It turns out that it’s pretty easy to co-opt Twitter’s Lead Generation card for anything where you want to gather a bunch of e-mail addresses from your Twitter community. I was looking for people willing to alpha test a little side project of mine, and it worked great and didn’t cost anything.
The tweet itself:
Love tech discussion but looking for a better community? Help me beta test a side project! https://t.co/H3DYjbCy19
— Hilary Mason (@hmason) December 12, 2013
I created it pretty easily:
- First, go to ads.twitter.com, log in, and go to “creatives”, then “cards”.
- Click “Create Lead Generation Card”. It’s a big blue button.
- You can include a title and a short description. Curiously, you can also include a 600px by 150px image. This seems like an opportunity to say a bit more about what you’re doing.
- You also need to configure a fallback URL, which is where people will go if they don’t have a Twitter client capable of the one-click signup. I used a Google form, which let people give me their e-mail addresses directly.
And that’s it! Tweet enthusiastically, then wait patiently, because if you don’t integrate your Twitter card with your CRM, you have to wait ~24 hours for the download link to appear in the Twitter cards manager. The resulting CSV looks like this:
Timestamp,User id,Name,Twitter handle,Email 2013-12-12T23:36:05,774485611,Robots Rule,RobotzRule,firstname.lastname@example.org
A little bit of awk later and I had a list of e-mails ready to go. I ended up getting 49 responses through the Google form and 197 through the Twitter card. It was easy and I’ll definitely do this next time I need to collect people’s e-mail addresses for a project.
There must be a better way to explore books.
A random way to explore books would be a good way to start.
Hence, bookbookgoose. Browse randomly. Enjoy!
Hint: use the ‘n’ key to go forward quickly. I find about .2% of the books are awesome.
Update: you can now find @bookbookgoose on Twitter, sharing one random book per hour.
Update: Dustin Kurtz at Melville House had an eloquent writeup of the beauty in this random literature.
bc is a command-line calculator that’s fast and has the capacity to do some fairly complex math.
Try it out on the command line:
echo '100 / 10' | bc -l
I released the code under GPL, and it’s available on github: http://github.com/hmason/tweetbc.
John Cook mentions the bot and makes some great observations in his post three surprises with bc.
I’m honored and excited to be participating in Rhizome’s new conference Seven on Seven, where technologists and artists are paired up to create a completely new project in 24-hours.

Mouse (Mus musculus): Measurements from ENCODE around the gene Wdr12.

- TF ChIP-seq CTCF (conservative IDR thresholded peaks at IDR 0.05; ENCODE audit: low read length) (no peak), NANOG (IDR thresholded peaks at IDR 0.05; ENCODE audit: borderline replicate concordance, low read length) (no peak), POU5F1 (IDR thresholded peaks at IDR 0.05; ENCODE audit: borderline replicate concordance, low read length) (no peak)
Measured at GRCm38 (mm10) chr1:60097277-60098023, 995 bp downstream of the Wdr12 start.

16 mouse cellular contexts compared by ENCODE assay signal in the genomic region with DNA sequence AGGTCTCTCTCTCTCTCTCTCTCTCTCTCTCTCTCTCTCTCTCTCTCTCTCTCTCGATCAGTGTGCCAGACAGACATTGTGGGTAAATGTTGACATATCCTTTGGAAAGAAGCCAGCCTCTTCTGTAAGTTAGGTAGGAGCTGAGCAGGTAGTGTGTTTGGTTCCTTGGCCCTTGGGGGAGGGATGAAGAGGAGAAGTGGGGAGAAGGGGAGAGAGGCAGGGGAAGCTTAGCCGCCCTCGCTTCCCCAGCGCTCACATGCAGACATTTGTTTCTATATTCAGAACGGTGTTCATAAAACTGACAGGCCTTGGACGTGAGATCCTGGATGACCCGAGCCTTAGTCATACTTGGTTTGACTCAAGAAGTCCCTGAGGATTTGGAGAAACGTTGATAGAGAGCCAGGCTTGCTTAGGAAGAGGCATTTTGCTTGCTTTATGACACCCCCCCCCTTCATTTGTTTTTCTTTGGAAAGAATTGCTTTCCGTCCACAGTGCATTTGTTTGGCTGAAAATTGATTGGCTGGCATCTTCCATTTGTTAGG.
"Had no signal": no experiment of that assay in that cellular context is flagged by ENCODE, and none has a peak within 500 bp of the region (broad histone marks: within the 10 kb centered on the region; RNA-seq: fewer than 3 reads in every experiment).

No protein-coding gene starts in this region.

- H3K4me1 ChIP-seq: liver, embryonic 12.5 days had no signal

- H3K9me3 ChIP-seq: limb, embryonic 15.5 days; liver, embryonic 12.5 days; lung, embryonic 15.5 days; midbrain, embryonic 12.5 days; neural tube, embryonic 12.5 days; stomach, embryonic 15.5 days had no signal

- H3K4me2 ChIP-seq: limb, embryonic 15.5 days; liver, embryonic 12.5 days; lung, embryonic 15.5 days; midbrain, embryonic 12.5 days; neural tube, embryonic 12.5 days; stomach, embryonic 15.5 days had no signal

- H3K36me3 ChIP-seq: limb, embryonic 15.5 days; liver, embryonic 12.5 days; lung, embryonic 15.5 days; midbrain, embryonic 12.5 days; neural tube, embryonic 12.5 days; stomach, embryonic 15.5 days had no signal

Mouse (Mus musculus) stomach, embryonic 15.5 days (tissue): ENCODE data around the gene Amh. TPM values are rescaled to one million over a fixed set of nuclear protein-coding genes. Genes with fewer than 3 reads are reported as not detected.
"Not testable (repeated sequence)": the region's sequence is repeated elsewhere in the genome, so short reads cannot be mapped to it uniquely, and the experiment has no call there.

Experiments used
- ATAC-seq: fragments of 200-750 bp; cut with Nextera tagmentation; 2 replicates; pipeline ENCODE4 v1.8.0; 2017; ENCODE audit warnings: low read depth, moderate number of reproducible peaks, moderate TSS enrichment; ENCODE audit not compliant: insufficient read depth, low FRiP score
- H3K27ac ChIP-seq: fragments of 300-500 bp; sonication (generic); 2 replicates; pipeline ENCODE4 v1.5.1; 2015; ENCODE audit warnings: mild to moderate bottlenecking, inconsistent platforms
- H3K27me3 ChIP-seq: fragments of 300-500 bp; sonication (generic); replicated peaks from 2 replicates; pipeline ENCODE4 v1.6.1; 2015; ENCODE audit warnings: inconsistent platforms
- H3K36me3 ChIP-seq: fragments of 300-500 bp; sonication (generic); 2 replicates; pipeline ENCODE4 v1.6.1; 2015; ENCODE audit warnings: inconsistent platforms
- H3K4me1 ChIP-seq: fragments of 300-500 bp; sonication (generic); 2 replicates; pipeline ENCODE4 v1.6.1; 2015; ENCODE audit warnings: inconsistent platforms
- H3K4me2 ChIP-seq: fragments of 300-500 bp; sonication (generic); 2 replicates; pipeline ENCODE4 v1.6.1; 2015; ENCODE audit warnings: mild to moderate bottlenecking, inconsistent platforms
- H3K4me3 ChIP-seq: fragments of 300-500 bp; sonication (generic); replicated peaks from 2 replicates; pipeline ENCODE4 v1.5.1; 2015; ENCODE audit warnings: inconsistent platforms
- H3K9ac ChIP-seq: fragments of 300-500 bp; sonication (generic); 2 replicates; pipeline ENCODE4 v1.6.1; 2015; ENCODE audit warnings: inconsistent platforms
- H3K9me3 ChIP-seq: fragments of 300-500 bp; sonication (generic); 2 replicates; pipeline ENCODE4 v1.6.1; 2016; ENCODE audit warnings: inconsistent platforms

The formal description:
Seven on Seven will pair seven leading artists with seven game-changing technologists in teams of two, and challenge them to develop something new –be it an application, social media, artwork, product, or whatever they imagine– over the course of a single day. The seven teams will unveil their ideas at a one-day event at the New Museum on April 17th.
I really love this idea because the time constraints and the inherent discomfort of the situation (working in an unfamiliar space with an unfamiliar person) makes it likely that we’ll be able to accomplish something creative and unexpected. Or else it will go completely awry, which will still be amusing for the audience.
I’ve had a lot of fun and been able to work on some interesting projects at hackathons in the past, and I hope this one will be even better.
I was invited to speak on a panel on semantic metadata, moderated by Paul Ford (harpers.org) along with Marco Neumann (KONA) and Paul Tarjan (Yahoo/Search Monkey). The panel was a lively discussion, and we got some great questions from the audience.
After the panel, I stayed around to participate in the hack competition. Yahoo! provided a fantastic space, with free-flowing coffee, snacks, comfy chairs and plenty of Yahoo folks and other hackers around to give advice and play foosball with. I teamed up with Diana Eng, Alicia Gibb, and Bill Ward to create the Del.icio.us Cake!
The cake is attached to a laptop via USB. A program running on the laptop accepts a delicious tag and retrieves a list of recent popular sites for that tag from the delicious API. Finally, it iterates through each URL, downloads the page, and computes the sentiment of that page relative to the tag — basically, is the content of the page positive, neutral or negative?
The signal is output to an ardiuno (hidden in the middle of the cake) which turns on the appropriate set of LEDs. There are four sets of LEDs on the cake, one in each quadrant of the delicious logo, one each for positive sentiment, neutral or inconclusive sentiment, and negative sentiment, and, of course, one to let us know that the cake is turned on.
I wrote the sentiment classifiers between around 3am and 6am Saturday morning, so they really were a hack! I trained them on movie reviews data, working with the assumption that 5-star reviews contain positive terms and 1-star reviews contain negative terms. I wouldn’t recommend this approach for a serious attempt at sentiment analysis, but it worked well enough.
We won the food/hardware hack prize, shared with the awesome MakerBot team!
We had a great time creating and presenting the hack. Thanks, Yahoo, and most of all, thanks to Alicia, Bill, and Diana for a really fantastic, silly weekend.
- Yahoo’s summary of the Open Hack NYC event
- Diana’s writeup for Eyebeam
- CNN.com: Hackers Take Over Times Square